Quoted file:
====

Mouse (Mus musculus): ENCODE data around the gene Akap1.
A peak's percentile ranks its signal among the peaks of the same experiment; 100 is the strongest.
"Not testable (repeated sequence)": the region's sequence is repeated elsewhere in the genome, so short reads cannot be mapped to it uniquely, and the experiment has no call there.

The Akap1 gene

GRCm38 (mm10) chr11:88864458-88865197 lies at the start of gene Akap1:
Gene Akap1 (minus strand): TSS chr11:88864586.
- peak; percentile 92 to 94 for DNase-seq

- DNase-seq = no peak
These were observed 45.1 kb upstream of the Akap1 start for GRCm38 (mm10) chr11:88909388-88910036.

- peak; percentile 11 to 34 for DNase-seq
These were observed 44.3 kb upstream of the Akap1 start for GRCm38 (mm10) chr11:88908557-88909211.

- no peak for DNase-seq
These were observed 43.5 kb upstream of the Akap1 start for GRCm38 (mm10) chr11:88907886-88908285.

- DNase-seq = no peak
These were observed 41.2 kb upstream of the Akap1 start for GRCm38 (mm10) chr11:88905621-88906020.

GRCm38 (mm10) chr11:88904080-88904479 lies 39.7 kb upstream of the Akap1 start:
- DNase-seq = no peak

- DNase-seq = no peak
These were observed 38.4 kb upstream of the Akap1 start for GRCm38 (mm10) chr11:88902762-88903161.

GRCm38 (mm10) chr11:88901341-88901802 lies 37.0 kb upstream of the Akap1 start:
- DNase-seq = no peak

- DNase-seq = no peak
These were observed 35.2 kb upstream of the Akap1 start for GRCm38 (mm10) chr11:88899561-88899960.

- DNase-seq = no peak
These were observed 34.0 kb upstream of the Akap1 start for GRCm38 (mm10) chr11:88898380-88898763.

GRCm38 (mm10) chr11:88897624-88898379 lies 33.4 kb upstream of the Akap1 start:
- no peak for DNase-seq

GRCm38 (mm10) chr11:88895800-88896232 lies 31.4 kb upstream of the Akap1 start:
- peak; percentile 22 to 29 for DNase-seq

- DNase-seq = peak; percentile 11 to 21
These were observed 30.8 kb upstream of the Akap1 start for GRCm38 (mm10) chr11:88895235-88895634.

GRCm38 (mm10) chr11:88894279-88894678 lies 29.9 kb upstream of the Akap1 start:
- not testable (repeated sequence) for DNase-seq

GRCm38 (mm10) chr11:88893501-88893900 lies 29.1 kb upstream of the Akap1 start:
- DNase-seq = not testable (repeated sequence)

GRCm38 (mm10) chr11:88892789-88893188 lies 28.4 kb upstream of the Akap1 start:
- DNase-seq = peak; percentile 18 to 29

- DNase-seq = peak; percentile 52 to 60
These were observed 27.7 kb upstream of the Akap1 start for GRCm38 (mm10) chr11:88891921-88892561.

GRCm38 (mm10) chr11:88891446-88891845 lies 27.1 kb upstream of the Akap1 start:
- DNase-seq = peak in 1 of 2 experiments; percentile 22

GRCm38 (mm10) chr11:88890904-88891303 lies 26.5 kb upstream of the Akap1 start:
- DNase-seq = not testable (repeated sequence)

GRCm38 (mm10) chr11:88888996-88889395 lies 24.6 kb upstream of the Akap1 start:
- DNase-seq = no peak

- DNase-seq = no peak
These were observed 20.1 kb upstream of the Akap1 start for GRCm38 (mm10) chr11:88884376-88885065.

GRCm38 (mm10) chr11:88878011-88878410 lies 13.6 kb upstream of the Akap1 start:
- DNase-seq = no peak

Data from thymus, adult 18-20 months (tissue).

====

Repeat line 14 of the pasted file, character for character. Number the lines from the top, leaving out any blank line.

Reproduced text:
- DNase-seq = no peak